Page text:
Pasquele was the other character that featured on the island, to be honest I really didn't know what to make of him. Early on it mentioned that he was in his 70's and then later he said he lived with his mother and I was left wondering had I read his age correctly given what age his mother must be. At times I think his character, who spends his days reliving memories of the theatre in its heyday and the times he spent acting on the stage, read like he was younger than he was. Pasquele seemed to have this aura about him of other worldliness, someone who was always there in the periphery of each scene or popping up when something was developing. I felt for him in some ways and in others he was like the proverbial bad penny that becomes increasingly difficult to get rid of.
As well as the story unfolding surrounding the theatre the book did move back to England and to the problems unfolding in the marriage of Ade and Molly (Faye's parents). I did question for the majority of the book why was the focus shifting back here every so often surely Sardina and Faye should have been the direct focus? But I think that's where Rosanna Ley excels every element of the story does eventually prove to be essential and though you may gloss over something or read through a chapter or two quite quickly, come the climax of the novel you think ah right that's why such and such a thing was included. I enjoy having the wool pulled over my eyes and being lead down the entirely wrong path and with The Little Theatre by the Sea this is exactly what happened to me. There was certainly a false sense of security and then boom all your suspicions were blown out of the water and the reader (well in my case) was proved to very wrong in their assumptions. Hints and clues and events from the past regarding Ade and Molly were there and I just couldn't fully grasp what the author was trying to suggest until the big reveal came and I was glad I had not guessed the outcome of this book.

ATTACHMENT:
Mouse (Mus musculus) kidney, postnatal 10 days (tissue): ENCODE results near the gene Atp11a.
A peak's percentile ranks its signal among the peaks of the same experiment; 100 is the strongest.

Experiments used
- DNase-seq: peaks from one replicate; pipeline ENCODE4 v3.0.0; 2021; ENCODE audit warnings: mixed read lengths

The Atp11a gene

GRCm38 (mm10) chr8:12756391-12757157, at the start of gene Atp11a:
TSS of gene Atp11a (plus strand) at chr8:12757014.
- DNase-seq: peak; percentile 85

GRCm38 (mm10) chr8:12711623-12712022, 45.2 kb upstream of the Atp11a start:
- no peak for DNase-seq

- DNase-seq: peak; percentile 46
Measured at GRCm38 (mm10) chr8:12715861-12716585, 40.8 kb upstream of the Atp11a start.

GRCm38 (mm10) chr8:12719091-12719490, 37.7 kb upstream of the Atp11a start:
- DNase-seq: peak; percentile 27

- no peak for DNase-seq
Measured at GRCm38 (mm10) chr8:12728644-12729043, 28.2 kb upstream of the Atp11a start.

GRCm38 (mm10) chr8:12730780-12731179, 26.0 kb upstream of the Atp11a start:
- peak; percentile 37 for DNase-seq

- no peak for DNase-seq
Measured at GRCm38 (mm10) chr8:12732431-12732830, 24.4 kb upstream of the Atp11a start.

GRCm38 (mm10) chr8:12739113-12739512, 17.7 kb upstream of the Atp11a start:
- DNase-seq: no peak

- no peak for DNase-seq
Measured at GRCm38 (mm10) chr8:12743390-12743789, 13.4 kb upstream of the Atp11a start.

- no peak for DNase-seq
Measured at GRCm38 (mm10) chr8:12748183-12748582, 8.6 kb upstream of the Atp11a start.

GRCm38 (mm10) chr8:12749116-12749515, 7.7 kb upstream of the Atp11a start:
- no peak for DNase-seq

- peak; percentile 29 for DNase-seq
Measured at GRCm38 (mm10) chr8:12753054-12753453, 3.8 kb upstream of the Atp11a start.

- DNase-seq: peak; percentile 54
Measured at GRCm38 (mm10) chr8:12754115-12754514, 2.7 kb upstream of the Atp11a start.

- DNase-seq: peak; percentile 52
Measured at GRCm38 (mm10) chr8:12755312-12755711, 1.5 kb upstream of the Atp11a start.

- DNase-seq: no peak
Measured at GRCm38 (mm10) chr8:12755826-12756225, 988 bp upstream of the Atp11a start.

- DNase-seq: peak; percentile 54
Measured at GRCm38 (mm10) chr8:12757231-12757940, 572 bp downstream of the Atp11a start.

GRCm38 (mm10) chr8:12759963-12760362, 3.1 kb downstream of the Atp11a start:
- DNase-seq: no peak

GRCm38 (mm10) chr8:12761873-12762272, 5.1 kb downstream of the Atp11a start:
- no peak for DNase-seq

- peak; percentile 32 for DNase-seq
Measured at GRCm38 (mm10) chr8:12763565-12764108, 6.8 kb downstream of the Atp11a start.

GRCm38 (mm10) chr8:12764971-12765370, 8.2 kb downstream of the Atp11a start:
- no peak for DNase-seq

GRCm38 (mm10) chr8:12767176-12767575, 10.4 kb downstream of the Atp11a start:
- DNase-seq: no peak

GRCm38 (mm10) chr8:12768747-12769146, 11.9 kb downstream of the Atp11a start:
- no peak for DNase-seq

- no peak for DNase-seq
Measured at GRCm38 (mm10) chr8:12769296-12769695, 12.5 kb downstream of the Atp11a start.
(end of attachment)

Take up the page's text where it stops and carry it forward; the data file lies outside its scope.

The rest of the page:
The Little Theatre by the Sea was another good read from Rosanna Ley. Although it's not my favourite of her six books I still did very much enjoy it. Faye was a likeable character whom the reader can see needed the experience of living on the island and trying to put forward her plans to renovate the theatre on both a professional and personal level. This book wasn't simply about bringing a crumbling theatre back to life it explored the characters feelings and situations in great depth and allowed hidden secrets and emotions to come to the surface with some very surprising revelations coming to the fore. I was definitely lulled into a false sense of security regarding a character and almost felt slighted in a way as to how they turned out given my feelings towards them for the majority of the story.
Rosanna Ley for me is up there with Lucinda Riley and Lesley Pearse as one of my favourite authors and even though this wasn't my favourite read of hers, I think The Villa will always be mine, I would still highly recommenced a few hours getting lost in Faye's story and I look forward to where Rosanna will take us next.
Many thanks to Quercus books via NetGalley for my copy of The Little Theatre by the Sea to review and to Sharon for having my review on the blog.